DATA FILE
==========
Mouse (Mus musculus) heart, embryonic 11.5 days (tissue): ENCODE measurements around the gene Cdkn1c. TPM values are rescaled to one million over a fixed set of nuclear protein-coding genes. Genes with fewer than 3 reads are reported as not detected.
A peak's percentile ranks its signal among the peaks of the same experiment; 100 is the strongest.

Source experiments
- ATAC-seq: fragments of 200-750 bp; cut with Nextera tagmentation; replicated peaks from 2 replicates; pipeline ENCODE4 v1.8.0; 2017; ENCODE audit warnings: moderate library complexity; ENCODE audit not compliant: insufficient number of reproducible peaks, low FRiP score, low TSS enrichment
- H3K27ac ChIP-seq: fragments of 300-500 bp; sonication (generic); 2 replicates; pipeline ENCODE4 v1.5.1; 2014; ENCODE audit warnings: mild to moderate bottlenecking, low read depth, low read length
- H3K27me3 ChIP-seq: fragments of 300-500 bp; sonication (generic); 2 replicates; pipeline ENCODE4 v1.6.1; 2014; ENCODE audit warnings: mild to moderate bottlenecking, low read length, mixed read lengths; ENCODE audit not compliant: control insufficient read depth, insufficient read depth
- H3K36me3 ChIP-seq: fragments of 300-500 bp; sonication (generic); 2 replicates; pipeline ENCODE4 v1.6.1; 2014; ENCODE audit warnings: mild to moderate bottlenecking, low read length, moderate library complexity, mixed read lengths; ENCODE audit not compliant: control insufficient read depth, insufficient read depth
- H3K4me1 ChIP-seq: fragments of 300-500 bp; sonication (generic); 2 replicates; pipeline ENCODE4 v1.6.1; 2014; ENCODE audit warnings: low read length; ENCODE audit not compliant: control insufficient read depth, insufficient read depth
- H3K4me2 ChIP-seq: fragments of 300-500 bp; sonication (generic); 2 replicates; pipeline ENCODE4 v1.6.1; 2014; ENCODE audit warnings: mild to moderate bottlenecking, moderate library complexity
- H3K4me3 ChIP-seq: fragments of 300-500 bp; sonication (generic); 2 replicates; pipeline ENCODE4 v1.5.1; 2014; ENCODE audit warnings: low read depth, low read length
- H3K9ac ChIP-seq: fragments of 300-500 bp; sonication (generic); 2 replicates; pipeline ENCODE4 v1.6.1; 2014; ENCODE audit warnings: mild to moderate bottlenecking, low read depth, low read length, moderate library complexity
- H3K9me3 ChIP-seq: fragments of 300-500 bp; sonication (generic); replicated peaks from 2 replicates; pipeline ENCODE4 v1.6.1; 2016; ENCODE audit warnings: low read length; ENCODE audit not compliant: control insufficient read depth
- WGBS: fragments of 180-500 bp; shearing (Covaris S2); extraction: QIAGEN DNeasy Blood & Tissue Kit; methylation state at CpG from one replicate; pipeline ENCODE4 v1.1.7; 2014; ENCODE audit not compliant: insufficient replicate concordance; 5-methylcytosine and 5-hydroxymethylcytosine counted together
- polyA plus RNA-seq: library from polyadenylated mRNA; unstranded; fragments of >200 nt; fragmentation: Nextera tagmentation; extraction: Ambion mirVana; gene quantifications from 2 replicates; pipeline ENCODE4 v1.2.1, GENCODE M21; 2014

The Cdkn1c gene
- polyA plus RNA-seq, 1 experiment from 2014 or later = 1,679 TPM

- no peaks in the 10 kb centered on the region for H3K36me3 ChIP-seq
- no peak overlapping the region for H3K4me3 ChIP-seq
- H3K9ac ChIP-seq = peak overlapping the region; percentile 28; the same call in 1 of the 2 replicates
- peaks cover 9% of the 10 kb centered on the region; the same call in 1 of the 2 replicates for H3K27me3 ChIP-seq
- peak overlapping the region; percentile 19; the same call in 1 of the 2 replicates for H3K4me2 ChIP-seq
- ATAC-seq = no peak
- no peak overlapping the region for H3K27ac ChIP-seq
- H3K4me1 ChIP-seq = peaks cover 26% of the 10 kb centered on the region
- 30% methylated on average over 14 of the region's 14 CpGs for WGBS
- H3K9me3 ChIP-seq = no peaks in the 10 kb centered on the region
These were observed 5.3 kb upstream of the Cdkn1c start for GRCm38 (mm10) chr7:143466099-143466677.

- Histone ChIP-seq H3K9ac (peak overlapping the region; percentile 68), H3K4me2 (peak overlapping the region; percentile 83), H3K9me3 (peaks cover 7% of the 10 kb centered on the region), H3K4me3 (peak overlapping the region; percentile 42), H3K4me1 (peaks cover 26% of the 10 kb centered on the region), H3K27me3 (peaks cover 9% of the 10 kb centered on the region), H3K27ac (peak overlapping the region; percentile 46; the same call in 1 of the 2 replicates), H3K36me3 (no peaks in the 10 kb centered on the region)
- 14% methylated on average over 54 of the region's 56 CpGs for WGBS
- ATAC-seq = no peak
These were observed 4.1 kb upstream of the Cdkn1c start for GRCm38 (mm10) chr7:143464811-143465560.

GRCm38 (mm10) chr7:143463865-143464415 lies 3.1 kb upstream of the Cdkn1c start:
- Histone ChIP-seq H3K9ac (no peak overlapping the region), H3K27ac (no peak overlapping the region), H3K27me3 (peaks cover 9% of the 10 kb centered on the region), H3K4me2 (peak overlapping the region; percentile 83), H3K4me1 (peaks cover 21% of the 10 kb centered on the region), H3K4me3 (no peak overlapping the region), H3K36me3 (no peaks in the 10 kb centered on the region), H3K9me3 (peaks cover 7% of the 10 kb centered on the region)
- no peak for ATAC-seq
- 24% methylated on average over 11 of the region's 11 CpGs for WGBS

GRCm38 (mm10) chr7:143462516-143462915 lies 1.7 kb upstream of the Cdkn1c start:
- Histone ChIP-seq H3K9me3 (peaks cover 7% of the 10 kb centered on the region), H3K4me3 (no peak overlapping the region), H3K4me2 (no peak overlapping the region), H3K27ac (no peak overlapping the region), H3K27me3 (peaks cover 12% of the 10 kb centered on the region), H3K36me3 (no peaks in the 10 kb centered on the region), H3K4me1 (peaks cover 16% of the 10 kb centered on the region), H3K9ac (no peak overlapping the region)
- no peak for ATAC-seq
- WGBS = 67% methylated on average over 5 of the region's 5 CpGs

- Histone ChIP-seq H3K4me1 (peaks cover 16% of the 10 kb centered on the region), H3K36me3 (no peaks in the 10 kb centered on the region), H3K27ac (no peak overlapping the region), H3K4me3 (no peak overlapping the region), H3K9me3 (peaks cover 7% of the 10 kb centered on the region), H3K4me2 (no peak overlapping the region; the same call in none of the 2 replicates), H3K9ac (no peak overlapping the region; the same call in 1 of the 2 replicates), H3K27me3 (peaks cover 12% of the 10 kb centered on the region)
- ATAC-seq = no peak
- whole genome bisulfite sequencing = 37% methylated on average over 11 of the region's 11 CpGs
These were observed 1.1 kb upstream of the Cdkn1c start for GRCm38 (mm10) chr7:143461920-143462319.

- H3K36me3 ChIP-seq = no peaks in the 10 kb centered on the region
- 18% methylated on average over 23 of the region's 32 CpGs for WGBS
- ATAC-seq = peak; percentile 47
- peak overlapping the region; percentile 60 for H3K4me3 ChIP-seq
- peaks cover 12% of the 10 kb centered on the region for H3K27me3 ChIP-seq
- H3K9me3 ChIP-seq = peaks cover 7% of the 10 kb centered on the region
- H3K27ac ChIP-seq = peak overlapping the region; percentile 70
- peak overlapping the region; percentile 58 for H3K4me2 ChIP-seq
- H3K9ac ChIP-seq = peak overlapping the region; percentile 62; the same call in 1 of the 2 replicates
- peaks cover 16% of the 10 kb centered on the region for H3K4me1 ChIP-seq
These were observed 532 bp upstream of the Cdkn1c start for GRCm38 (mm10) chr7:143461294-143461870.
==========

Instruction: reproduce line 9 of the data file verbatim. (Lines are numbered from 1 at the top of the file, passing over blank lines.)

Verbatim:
- H3K4me2 ChIP-seq: fragments of 300-500 bp; sonication (generic); 2 replicates; pipeline ENCODE4 v1.6.1; 2014; ENCODE audit warnings: mild to moderate bottlenecking, moderate library complexity